Facebook Messenger's Inevitable Takeover

Back in August, Facebook messenger became obligatory. I ran a column called Yes, you DO want Facebook Messenger that many Facebook users were shockingly opposed to. But it's been barely 3 months and Facebook has already announced it: they've reached a tipping point. They already have 500 million users using – not just having downloaded – using Messenger each month. They're aiming to prove that because you do not pay money to use Facebook, you are the product – you don't have a choice in the matter. You need to download that app.

Facebook's Director of Product Management, Peter Martinazzi, spoke up this morning on the evolution of Facebook Messenger. The original Messenger launched with Facebook in 2011, allowing users to contact one another in a slightly more direct manner than they'd been able before.

Messenger launched as a stand-alone app YEARS before it was required. All the way back in August of 2011, in fact, Facebook launched "Messenger", angling it as a sort of "Group Messaging" app. More recently, Facebook founder and CEO Mark Zuckerberg was asked about Messenger in a Town Hall Q&A session, where he responded thusly:

Zuckerberg stated, "The first thing I want to do is acknowledge that asking everyone in our community to install a new app – Messenger – is a big ask. So I appreciate that that required work, that was a bunch a friction, and I just want to acknowledge that up front.

The reason why we wanted to do this is because we really believe that this is a better experience and we think that messaging is becoming increasingly important.

So on mobile, each app can focus on doing one thing well, we think.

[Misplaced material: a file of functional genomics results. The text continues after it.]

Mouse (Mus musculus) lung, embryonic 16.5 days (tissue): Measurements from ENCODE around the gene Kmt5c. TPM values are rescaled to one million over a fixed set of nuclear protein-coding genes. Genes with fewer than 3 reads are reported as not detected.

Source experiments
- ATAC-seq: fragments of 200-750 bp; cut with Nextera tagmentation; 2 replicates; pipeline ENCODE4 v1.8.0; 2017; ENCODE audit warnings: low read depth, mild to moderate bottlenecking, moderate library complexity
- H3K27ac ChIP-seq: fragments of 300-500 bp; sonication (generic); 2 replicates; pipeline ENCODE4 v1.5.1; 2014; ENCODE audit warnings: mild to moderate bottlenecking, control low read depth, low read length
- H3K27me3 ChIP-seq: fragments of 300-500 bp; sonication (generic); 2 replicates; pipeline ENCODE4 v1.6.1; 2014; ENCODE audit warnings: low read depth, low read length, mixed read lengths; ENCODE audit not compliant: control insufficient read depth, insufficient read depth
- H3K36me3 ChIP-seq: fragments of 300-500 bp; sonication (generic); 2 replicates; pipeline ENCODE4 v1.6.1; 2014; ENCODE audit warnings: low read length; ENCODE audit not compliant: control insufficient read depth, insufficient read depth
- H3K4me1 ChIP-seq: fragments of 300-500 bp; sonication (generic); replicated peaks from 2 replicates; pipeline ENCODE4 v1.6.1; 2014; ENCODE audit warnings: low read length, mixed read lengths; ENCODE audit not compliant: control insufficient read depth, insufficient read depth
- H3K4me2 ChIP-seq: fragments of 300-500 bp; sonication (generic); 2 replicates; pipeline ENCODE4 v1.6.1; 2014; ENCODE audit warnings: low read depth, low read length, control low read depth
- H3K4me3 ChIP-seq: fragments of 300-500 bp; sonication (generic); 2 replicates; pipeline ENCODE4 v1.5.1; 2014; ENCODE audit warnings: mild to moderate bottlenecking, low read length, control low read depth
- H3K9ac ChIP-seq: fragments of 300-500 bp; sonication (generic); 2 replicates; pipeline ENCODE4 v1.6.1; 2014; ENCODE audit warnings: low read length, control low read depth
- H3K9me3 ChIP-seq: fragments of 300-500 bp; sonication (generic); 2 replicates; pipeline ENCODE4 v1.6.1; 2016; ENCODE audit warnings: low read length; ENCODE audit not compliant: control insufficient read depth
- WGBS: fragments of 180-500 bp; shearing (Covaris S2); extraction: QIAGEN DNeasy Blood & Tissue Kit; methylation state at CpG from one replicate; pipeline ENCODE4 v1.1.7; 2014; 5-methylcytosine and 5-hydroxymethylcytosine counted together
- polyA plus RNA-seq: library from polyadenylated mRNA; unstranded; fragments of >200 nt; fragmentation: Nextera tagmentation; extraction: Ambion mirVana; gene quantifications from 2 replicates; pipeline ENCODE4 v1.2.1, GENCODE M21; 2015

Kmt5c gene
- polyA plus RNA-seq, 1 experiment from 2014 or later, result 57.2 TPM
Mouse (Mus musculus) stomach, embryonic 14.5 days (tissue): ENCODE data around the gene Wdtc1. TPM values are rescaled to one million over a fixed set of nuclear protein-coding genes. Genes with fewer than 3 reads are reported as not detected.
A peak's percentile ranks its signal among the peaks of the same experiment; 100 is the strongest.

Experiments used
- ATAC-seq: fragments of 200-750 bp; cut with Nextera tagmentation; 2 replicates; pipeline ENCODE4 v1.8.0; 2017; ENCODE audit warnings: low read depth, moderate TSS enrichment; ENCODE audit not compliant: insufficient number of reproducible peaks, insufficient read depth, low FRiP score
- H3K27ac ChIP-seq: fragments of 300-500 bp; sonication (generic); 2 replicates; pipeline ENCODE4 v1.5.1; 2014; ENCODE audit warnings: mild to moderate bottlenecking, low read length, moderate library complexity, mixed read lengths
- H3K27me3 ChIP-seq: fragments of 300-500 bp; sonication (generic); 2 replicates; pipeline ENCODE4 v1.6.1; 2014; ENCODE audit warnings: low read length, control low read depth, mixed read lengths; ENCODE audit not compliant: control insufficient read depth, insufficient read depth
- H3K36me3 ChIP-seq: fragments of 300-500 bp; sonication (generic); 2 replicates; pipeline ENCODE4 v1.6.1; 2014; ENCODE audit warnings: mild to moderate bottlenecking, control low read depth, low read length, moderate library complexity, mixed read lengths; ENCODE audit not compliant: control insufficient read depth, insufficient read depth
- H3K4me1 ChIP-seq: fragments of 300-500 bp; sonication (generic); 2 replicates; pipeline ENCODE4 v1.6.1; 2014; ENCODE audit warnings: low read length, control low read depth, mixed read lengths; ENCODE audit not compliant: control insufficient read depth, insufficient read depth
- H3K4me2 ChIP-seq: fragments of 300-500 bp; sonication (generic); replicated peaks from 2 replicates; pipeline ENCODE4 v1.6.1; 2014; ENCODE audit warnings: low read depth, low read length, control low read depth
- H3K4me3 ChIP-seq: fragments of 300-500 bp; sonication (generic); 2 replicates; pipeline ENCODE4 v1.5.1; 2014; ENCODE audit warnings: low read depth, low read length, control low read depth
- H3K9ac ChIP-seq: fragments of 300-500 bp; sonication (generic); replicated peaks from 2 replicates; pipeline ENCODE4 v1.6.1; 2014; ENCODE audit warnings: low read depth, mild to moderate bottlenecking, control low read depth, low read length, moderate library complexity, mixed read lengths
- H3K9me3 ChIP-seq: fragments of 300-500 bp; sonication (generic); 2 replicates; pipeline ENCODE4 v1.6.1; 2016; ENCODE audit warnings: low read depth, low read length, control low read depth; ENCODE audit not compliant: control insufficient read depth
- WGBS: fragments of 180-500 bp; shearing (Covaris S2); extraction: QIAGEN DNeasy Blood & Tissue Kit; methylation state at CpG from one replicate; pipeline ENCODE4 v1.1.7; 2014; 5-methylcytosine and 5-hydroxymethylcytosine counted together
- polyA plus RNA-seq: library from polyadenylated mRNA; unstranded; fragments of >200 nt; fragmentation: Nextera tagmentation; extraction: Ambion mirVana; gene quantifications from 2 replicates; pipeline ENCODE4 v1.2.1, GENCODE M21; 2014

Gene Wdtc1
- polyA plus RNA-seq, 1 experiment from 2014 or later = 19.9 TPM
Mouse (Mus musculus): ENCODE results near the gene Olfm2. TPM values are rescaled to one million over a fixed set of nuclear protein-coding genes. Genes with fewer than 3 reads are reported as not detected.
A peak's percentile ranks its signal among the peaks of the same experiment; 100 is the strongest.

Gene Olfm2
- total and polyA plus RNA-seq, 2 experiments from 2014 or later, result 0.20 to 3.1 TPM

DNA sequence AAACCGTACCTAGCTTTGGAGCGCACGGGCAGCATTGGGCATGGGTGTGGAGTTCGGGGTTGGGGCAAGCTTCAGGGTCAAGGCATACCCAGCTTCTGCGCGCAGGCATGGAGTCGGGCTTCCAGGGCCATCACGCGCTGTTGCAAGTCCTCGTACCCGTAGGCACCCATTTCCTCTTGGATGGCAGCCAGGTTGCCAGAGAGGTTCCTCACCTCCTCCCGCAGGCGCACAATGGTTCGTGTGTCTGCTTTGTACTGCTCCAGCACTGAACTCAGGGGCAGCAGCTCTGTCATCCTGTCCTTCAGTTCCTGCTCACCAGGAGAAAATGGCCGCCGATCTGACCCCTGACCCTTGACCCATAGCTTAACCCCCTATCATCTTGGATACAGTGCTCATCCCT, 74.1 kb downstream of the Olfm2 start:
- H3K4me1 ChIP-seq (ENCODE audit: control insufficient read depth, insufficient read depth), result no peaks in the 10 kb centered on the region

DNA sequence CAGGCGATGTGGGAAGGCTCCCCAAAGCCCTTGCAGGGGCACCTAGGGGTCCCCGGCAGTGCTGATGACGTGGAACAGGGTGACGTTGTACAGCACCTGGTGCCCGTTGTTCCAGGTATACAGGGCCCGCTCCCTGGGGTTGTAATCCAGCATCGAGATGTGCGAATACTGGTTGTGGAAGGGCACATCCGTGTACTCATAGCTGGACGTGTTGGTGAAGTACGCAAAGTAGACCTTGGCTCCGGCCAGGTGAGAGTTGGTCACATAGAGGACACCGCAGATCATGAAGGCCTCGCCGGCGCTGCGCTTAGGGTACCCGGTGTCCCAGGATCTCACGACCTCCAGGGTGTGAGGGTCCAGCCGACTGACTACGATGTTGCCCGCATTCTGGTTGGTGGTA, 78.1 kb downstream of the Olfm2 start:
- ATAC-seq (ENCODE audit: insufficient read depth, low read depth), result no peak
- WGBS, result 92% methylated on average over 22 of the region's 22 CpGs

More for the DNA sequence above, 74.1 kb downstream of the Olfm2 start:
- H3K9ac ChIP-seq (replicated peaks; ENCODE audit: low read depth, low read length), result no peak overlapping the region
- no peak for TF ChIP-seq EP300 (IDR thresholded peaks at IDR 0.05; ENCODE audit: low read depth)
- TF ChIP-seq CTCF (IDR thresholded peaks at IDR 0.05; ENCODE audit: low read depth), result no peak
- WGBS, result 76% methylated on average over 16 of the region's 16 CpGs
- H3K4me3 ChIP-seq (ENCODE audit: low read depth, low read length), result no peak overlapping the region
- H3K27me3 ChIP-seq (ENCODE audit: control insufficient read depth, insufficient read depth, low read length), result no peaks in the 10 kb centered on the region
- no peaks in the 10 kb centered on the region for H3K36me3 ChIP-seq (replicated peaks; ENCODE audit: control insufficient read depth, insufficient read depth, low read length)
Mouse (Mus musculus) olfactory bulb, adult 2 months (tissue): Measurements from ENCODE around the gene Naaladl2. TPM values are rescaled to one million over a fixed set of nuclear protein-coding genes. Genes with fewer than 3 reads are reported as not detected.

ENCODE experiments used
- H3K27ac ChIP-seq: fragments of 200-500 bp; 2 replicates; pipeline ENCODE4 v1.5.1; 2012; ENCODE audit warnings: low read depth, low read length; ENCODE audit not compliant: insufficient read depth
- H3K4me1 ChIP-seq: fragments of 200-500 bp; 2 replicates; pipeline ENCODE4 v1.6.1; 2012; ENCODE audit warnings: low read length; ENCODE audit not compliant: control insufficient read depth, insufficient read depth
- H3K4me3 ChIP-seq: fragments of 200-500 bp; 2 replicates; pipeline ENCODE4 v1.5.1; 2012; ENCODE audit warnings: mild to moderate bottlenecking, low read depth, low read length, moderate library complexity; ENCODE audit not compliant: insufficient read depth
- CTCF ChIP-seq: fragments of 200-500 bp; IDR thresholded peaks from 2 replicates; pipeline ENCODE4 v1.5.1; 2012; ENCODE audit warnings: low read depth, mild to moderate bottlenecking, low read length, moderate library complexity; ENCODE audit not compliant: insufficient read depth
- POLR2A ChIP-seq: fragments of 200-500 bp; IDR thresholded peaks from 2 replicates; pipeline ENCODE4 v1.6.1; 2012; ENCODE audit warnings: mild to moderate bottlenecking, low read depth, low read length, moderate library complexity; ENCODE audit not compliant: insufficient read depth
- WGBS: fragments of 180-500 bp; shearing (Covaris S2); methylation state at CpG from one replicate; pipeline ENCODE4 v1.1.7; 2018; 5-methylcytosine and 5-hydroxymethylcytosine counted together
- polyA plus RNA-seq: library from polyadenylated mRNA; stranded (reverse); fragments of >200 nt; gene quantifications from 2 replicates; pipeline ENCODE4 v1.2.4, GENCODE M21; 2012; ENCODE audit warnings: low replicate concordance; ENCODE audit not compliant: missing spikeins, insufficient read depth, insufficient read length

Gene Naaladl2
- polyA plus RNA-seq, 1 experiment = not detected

Zuckerberg continued: And the primary focus of the Facebook app today is newsfeed. Right? You open it and you can look at content that your friends are sharing, or public figures, and you can share things.

And messaging was this thing that people were doing more and more, there were more than 10 billion messages sent every day on Facebook – but in order to get to your messages you had to open up the app, which would take a few seconds, then go to a separate tab...

So what we saw was that all of the messaging apps that people were using and that they relied on the most were, kind of, these dedicated, focused experiences. So whether it's the SMS app or iMessage on your phone, or something like WhatsApp, which has grown a lot in a lot of countries, they are these apps that are fast and are just focused on messaging.

Zuckerberg continued: You're probably messaging people 15-20 times a day, and having to go into an app, and waiting for it to load and go through a bunch of steps to get to your messages or send a message.

There's a lot of friction.

And we felt that we couldn't deliver the best experience in doing that.

We believe that messaging – it's one of the few things that people actually do more than social networking. In a lot of countries we'll see that maybe 85% of the people who are online will use Facebook, but maybe 90% or in some places 99% of people will use SMS or send text messages.

So even though it was a short term, painful thing to ask folks to install a separate messaging app, we knew that we could never deliver the quality of experience inside, as just a tab in the main Facebook app. And that we needed to if we really wanted to start focusing on this well, we needed to build a dedicated and focused experience."

Sound good to you? Facebook Messenger is boing used by half a billion people every month. Your friends will be using it soon if they don't already – SMS won't be around forever, nor will text messaging. Have at it!

VIA: Facebook